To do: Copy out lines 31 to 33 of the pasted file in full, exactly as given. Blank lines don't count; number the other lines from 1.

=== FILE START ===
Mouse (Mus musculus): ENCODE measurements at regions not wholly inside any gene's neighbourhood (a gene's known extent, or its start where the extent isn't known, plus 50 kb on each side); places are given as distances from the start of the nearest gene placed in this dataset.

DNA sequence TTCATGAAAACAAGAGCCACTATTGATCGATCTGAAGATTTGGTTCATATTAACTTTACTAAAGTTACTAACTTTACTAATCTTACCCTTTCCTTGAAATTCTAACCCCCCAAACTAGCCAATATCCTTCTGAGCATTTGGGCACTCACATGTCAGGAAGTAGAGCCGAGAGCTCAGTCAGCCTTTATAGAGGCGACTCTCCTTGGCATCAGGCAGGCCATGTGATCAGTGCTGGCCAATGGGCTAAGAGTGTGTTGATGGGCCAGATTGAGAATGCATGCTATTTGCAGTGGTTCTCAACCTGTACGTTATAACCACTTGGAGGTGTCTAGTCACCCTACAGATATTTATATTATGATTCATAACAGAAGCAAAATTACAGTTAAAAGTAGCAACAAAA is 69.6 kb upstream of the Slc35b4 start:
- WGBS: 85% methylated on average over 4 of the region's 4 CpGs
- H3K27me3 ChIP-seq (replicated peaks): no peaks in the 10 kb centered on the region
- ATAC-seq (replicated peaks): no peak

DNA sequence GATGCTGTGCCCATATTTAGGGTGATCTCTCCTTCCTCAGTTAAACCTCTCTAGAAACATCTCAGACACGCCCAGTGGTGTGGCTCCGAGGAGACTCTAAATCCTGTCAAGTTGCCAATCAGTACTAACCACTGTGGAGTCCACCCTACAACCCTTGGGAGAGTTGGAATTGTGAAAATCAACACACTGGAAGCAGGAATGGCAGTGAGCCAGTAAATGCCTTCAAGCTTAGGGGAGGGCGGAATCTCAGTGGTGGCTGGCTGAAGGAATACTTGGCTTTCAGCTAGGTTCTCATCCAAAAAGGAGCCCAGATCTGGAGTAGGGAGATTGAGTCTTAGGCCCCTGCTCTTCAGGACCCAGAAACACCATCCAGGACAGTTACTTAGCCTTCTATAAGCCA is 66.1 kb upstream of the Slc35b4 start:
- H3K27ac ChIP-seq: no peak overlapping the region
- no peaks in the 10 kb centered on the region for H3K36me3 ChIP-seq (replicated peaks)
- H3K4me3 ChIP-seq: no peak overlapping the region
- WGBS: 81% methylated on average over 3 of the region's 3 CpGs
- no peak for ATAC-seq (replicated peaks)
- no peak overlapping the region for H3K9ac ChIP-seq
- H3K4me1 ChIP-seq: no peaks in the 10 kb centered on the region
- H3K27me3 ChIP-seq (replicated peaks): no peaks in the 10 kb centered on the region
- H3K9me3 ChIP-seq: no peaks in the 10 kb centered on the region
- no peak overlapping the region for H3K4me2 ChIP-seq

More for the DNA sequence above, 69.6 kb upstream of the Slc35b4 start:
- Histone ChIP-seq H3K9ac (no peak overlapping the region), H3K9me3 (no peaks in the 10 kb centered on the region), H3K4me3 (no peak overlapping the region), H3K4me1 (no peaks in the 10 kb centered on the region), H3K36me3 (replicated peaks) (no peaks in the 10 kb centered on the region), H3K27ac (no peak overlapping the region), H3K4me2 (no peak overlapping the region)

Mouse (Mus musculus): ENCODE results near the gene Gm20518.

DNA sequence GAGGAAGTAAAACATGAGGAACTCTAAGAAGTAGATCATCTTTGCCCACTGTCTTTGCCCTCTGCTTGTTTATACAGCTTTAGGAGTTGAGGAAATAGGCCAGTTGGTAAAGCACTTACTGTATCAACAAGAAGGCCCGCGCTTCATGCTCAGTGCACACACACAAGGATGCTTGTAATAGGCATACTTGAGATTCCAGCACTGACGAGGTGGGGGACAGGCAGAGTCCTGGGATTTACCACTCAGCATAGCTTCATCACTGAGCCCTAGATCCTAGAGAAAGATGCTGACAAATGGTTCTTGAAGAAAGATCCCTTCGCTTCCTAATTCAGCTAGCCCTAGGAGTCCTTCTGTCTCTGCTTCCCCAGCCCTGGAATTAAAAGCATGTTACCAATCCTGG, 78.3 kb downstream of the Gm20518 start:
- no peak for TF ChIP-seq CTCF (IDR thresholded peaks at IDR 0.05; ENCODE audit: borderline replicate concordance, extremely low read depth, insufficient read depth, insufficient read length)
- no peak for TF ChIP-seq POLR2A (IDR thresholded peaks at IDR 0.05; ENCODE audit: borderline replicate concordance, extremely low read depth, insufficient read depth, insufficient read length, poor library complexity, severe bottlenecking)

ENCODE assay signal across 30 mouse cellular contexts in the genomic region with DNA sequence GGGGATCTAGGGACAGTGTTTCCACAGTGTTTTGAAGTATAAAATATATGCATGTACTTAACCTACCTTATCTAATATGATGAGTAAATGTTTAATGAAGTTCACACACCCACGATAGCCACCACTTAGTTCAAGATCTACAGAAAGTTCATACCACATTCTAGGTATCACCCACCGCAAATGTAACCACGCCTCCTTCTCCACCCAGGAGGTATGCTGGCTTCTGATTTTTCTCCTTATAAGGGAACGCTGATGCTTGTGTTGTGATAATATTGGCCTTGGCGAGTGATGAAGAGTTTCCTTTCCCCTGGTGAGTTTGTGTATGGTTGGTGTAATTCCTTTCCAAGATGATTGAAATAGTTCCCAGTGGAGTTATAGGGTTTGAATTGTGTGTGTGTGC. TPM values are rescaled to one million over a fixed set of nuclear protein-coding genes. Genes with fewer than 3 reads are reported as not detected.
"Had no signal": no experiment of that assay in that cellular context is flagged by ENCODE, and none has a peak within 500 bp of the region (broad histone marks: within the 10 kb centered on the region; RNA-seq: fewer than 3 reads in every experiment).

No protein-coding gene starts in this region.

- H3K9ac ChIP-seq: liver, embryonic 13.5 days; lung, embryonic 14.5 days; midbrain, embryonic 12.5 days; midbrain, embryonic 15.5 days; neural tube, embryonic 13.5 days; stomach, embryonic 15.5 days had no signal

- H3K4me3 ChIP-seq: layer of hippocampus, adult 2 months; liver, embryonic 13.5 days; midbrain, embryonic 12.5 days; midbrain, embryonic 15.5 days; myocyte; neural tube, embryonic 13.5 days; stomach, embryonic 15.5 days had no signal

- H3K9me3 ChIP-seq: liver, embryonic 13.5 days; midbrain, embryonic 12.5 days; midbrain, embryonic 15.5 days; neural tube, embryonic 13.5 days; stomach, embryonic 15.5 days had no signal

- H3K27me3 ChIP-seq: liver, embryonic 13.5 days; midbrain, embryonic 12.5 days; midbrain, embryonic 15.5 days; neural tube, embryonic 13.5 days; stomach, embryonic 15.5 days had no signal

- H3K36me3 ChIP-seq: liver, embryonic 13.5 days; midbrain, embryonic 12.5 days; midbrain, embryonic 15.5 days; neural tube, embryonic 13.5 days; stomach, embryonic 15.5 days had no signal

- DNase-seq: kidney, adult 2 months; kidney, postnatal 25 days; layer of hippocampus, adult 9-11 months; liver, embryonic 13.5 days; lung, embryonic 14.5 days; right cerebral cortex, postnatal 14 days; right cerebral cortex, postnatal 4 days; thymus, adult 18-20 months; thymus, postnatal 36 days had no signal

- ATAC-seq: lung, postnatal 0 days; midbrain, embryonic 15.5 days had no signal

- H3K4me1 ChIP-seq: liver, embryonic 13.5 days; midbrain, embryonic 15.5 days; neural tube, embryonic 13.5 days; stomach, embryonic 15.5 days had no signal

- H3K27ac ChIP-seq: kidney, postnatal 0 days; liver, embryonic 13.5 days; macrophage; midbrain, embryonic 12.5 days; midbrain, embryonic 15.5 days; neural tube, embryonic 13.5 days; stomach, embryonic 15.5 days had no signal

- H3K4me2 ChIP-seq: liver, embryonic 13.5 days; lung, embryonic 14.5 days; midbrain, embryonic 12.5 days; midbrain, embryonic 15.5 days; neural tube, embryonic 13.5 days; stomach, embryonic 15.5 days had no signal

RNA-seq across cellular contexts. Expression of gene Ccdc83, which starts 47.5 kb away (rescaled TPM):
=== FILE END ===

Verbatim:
- DNase-seq: kidney, adult 2 months; kidney, postnatal 25 days; layer of hippocampus, adult 9-11 months; liver, embryonic 13.5 days; lung, embryonic 14.5 days; right cerebral cortex, postnatal 14 days; right cerebral cortex, postnatal 4 days; thymus, adult 18-20 months; thymus, postnatal 36 days had no signal

- ATAC-seq: lung, postnatal 0 days; midbrain, embryonic 15.5 days had no signal

- H3K4me1 ChIP-seq: liver, embryonic 13.5 days; midbrain, embryonic 15.5 days; neural tube, embryonic 13.5 days; stomach, embryonic 15.5 days had no signal